Indigenous peoples all around the world have kept unique perspectives on their cultural experiences that aid in their survival. Tribal knowledge, often known as aboriginal knowledge, refers to these understandings.
Tribal knowledge systems are intergenerational wisdom that has been passed down through the generations via millennia of experience and study.
While mainstream knowledge and culture have evolved with comparable traits, tribal knowledge systems are distinct in that they:
Due to their constant proximity to forests, plants, and species, tribal societies have current knowledge of nature.
Mainstream societies have shifted to an agricultural economy, and their cultural knowledge is based on memories of a tribal past that no longer exists.
Source of Knowledge: While mainstream knowledge systems are built on challenging ideas, science, reason, and the evolution process, tribal knowledge systems are founded on knowledge conservation.
Tribal knowledge is passed down down the generations through stories, songs, dances, carvings, paintings, and performances, whereas mainstream information is kept through books and recordings.
Tribal knowledge systems believe in generating generalists because they foster integrated learning for the community.
However, knowledge and learning have been divided into specialised subjects in mainstream society, and these societies are primarily concerned with developing specialists.
Tribal knowledge systems are non-discriminatory and characterised by fairness.
Barriers to mainstream knowledge systems include schooling costs, patent protections, social discrimination, and so on.
Tribal and mainstream communities do not have to be mutually exclusive. Both have benefited from constant interaction and mutual dependence. As a result, a bridge of mutual learning should be built to further improve both civilizations.
One thing to remember is that tribal knowledge is at the heart of indigenous identity, culture, languages, legacy, and livelihoods, and it must be conserved, preserved, and fostered from generation to generation.
Facilitating Women’s Empowerment:
There are a number of indications of women’s empowerment, particularly in the number of female students enrolled in higher education.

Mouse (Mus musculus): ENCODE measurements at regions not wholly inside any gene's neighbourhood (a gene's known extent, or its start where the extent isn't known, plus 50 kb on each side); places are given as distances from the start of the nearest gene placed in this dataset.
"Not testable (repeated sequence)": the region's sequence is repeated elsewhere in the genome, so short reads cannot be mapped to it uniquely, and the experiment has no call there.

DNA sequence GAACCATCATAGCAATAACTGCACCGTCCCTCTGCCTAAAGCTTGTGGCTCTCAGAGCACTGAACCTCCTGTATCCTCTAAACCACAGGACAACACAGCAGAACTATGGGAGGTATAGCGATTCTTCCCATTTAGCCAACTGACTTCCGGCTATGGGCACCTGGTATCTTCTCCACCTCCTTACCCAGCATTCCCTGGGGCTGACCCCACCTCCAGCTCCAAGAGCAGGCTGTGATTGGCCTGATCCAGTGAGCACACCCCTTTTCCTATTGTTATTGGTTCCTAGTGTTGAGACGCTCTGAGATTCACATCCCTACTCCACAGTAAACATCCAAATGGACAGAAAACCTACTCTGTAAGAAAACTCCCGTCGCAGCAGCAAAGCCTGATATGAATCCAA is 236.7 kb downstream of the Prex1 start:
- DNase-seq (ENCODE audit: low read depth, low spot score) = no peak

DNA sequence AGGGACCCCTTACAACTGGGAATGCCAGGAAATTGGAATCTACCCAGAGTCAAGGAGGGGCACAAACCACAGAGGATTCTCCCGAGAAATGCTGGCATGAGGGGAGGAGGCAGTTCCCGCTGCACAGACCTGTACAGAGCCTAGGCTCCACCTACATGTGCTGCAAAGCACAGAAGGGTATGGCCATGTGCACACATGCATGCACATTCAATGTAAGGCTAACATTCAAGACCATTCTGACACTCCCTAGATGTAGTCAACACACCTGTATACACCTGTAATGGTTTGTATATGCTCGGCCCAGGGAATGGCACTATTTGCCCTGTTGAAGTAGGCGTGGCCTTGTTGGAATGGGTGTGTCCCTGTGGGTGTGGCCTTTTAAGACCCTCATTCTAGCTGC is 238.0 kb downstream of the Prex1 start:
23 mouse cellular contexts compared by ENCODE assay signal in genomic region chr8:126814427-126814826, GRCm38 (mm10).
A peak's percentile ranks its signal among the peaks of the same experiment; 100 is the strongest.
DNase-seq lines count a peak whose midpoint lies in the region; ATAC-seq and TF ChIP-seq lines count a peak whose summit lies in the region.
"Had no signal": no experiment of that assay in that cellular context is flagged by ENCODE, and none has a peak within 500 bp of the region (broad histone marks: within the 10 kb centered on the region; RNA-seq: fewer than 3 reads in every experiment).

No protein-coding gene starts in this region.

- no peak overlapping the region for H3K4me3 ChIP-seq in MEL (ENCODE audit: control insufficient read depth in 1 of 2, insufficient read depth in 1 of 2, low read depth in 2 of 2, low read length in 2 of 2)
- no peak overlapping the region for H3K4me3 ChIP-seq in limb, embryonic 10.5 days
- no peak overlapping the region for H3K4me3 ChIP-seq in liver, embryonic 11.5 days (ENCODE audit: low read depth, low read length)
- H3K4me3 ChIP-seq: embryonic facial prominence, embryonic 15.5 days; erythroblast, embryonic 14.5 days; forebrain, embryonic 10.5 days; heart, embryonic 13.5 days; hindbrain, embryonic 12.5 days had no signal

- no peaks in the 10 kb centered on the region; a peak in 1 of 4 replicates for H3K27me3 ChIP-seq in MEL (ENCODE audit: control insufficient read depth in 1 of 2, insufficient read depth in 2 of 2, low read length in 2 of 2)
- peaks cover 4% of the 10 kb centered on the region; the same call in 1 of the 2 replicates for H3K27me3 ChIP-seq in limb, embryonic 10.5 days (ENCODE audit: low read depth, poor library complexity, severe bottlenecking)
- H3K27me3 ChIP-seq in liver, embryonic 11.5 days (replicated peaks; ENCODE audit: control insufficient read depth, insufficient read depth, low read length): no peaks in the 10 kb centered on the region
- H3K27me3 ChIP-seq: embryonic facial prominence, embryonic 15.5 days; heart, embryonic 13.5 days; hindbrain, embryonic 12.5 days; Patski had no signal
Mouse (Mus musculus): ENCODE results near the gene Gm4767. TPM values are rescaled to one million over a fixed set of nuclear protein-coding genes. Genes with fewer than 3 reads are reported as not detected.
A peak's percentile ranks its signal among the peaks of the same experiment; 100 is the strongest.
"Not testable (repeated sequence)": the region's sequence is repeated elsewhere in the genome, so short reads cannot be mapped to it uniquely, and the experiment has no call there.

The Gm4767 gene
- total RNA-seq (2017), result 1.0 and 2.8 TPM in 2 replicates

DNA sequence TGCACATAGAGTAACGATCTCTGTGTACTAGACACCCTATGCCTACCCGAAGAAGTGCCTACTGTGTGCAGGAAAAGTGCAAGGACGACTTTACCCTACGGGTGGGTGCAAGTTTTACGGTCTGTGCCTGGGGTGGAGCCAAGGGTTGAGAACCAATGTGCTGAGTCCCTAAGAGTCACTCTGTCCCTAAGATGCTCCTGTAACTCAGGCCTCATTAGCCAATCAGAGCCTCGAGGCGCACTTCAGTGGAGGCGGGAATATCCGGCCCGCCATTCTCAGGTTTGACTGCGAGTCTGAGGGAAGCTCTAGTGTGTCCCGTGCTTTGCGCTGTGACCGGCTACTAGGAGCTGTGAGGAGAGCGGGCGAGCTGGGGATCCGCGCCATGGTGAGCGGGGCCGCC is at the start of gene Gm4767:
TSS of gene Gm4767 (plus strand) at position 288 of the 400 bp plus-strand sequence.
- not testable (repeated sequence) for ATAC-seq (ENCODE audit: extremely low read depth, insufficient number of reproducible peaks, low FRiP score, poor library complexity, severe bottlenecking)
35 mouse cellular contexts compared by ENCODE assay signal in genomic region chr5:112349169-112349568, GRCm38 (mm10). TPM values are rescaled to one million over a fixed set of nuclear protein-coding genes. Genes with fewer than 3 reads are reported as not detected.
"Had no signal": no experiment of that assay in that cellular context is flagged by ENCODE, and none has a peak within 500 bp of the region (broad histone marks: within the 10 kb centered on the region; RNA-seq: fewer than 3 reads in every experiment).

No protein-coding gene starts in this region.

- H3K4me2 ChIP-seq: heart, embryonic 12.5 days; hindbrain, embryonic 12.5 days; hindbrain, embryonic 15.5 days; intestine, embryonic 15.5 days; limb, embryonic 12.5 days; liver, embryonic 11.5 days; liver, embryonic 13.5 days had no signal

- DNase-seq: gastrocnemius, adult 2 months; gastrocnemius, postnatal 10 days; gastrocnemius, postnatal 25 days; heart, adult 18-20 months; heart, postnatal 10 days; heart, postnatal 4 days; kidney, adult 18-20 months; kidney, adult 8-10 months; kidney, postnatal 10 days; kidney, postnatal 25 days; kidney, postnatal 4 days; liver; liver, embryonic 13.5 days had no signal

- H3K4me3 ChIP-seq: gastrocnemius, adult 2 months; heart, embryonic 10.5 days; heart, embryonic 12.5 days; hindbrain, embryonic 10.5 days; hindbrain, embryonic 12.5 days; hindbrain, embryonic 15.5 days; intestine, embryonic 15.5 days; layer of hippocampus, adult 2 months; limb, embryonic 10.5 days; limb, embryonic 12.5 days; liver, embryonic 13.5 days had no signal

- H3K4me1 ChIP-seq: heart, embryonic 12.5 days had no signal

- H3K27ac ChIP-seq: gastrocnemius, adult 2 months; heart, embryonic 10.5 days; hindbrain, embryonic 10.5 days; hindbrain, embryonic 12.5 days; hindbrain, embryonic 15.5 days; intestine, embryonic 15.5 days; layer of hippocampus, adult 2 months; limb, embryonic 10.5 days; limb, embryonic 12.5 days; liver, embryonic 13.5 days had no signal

UJJAWALA, Mudra Yojana, and Pradhan Mantri Yojana are just a few examples. Women are the biggest beneficiaries of government initiatives, according to the Jan-Dhan Yojana.
With equality in marriage age, women’s empowerment will be boosted even more.
Financially disadvantaged women are unlikely to benefit: Though the goal appears to be worthwhile on paper, simply raising the marriage age without also raising social awareness and improving access to health care is unlikely to benefit the community it seeks to serve: young women who are not yet financially independent and who are unable to exercise their rights and freedoms while still bound by familial and societal pressures.
Despite the fact that the law barring marriage before the age of 18 has been in effect in some form since the 1900s, child marriage has persisted largely unabated until 2005, when nearly half of all women aged 20-24 had married under the legal minimum age.
There’s No Guarantee That Child Marriages Will Be Obsolete: With nearly 60% of women of marriageable age marrying before the age of 21, the population of women of marriageable age will be enormous.
The inability to prevent women from marrying before the age of 18 shows no proof that it would be prevented by raising the age to 21.
- Assuring Equality in Objectives: Any argument, biological, sociological, or data and research-based, cannot justify the age gap between men and women when it comes to
- Empowering Disadvantaged Women: To empower disadvantaged women, more effort must be made in addressing the inherent structural disadvantages that women who marry young
- Women’s Education and Awareness: Taking steps to counsel girls about early pregnancies and give them with a network to improve their health is an excellent, but difficult, strategy to attain the stated goal.